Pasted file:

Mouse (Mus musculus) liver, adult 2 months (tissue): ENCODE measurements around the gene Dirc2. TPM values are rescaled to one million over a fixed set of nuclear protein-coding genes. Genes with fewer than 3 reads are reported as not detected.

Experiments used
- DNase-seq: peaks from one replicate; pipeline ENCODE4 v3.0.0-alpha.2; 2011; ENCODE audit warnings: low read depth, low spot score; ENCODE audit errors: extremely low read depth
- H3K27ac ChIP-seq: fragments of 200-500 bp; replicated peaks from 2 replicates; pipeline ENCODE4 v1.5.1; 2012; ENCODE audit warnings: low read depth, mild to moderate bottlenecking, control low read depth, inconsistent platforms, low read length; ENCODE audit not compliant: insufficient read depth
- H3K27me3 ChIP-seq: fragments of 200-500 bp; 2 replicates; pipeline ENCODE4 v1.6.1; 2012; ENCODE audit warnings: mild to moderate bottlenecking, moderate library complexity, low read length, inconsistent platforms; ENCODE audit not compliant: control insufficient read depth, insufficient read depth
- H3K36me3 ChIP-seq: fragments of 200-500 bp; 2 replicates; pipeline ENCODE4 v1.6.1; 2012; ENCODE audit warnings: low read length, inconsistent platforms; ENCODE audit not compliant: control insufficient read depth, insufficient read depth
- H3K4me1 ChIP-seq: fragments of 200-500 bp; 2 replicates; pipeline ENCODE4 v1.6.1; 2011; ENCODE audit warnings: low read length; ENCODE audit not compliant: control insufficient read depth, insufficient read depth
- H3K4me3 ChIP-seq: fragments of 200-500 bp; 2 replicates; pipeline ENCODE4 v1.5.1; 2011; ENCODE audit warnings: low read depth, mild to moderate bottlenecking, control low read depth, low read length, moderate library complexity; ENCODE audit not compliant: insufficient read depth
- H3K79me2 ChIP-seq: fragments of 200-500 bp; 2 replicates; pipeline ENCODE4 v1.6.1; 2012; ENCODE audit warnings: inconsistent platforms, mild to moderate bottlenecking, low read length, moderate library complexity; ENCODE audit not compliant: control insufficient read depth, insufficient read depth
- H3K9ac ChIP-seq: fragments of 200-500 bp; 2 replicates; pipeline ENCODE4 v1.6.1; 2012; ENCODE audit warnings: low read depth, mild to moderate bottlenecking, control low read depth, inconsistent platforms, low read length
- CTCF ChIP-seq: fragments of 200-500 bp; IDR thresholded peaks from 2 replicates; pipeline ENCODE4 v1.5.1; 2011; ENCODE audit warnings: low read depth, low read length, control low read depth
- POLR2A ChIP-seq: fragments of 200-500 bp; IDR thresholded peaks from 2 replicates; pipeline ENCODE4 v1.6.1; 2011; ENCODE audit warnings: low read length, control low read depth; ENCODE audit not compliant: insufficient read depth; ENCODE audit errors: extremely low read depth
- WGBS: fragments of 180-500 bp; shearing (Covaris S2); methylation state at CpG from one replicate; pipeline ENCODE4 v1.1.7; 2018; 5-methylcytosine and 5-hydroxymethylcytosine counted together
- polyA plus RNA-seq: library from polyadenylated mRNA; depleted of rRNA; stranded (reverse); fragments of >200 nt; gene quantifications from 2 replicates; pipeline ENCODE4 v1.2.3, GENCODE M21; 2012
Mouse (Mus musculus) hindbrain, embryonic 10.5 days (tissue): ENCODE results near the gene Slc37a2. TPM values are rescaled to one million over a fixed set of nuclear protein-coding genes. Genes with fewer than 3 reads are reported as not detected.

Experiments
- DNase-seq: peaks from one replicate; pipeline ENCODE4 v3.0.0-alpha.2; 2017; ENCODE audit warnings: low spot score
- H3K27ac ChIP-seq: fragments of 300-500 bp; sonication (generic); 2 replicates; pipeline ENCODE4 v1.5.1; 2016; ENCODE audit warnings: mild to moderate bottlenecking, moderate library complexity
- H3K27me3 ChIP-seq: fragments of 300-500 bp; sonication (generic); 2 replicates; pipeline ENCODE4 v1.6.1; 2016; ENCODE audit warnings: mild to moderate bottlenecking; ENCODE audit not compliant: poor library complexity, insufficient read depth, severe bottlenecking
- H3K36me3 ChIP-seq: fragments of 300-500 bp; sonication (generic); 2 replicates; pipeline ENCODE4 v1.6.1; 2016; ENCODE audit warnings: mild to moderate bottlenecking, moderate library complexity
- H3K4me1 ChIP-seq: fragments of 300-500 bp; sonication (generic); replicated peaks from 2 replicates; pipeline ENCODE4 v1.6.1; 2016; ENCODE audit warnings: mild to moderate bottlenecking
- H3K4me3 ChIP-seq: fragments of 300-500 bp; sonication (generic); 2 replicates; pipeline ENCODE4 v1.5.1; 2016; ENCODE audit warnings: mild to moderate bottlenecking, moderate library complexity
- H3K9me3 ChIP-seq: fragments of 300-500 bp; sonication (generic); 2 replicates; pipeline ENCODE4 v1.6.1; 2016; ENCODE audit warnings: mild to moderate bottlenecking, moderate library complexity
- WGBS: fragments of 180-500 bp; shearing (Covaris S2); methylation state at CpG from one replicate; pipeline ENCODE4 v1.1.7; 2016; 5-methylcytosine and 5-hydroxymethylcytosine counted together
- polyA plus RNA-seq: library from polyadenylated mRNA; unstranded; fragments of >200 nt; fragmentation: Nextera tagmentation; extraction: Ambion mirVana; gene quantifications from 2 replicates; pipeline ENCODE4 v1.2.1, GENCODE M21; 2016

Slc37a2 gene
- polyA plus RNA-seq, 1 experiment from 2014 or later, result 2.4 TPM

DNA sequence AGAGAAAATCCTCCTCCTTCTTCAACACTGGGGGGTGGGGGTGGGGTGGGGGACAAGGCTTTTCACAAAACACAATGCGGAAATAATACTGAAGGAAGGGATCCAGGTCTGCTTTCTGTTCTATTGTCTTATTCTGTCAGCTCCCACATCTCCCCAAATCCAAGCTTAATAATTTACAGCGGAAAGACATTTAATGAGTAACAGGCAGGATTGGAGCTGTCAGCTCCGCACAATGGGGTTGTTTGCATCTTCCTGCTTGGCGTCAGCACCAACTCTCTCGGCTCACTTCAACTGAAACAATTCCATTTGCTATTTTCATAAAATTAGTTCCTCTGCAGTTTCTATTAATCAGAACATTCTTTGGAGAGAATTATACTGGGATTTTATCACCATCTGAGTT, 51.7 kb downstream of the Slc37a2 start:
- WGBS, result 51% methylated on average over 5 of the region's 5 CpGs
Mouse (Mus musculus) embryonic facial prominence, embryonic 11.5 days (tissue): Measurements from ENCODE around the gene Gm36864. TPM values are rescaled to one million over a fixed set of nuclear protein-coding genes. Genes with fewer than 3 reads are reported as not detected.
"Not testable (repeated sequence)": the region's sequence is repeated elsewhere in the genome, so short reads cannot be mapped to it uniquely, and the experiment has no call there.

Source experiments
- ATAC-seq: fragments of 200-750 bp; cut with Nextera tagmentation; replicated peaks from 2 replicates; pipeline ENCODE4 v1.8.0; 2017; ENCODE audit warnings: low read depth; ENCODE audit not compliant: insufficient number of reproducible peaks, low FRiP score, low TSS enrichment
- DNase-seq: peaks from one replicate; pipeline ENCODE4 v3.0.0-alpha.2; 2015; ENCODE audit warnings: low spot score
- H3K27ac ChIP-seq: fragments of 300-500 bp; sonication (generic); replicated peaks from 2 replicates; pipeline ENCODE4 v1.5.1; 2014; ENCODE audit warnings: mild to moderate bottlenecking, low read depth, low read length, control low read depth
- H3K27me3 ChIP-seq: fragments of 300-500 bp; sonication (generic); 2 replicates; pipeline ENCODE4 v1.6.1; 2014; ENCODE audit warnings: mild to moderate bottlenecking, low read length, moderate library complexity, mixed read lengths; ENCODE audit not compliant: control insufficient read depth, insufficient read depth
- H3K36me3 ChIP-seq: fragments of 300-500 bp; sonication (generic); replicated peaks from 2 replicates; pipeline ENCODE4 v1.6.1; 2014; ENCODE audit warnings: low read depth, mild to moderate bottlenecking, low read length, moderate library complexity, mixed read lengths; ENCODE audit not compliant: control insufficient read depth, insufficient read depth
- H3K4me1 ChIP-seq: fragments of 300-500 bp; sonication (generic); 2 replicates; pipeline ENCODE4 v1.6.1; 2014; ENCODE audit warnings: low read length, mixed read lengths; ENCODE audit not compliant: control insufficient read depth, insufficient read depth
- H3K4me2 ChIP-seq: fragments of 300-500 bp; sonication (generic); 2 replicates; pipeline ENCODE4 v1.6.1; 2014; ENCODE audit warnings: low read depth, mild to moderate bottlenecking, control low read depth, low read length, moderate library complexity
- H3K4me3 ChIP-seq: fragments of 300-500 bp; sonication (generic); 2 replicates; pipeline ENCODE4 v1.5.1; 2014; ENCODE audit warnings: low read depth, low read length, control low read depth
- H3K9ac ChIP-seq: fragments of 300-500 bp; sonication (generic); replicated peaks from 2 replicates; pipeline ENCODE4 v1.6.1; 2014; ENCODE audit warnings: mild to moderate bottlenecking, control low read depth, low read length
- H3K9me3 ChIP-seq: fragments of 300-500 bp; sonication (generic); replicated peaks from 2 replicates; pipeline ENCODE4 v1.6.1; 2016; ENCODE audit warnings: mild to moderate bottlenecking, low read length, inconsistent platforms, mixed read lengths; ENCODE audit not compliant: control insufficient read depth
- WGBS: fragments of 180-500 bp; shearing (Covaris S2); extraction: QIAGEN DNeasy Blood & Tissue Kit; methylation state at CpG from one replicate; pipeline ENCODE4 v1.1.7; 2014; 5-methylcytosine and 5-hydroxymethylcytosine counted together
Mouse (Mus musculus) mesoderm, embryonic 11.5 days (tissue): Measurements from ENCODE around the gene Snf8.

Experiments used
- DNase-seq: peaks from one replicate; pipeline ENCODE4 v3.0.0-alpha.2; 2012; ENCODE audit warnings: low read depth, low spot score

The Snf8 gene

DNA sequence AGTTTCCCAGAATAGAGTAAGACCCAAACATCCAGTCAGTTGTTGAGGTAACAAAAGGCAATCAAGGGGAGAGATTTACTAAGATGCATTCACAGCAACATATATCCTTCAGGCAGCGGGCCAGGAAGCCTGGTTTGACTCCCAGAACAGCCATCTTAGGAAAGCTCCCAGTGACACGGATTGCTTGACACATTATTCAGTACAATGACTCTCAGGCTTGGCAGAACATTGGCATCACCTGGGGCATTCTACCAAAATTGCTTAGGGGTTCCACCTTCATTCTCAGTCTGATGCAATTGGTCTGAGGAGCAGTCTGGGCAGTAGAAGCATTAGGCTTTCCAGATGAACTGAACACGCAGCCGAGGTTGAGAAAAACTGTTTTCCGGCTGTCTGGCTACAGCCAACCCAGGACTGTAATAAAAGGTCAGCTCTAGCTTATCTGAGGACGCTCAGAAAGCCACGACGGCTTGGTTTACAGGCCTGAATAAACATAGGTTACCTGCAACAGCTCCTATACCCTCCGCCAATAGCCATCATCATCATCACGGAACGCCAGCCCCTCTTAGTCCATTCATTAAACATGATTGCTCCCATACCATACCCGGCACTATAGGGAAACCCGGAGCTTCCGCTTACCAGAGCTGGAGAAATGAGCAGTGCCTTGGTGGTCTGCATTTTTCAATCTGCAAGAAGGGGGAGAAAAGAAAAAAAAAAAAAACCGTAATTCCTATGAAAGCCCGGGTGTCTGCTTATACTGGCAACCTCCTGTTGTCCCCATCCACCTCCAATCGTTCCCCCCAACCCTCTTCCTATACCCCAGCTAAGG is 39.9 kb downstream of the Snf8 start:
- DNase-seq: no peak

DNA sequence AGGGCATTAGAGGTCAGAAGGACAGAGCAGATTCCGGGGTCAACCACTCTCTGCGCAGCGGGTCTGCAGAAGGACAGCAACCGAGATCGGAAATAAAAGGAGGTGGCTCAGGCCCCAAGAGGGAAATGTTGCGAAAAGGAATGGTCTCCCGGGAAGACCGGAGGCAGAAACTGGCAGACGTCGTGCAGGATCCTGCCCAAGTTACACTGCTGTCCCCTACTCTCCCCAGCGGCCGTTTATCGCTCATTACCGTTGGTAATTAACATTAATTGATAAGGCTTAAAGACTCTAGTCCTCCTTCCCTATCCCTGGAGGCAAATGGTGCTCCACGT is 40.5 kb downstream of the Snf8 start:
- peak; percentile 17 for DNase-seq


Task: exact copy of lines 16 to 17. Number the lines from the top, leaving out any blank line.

Experiments
- DNase-seq: peaks from one replicate; pipeline ENCODE4 v3.0.0-alpha.2; 2017; ENCODE audit warnings: low spot score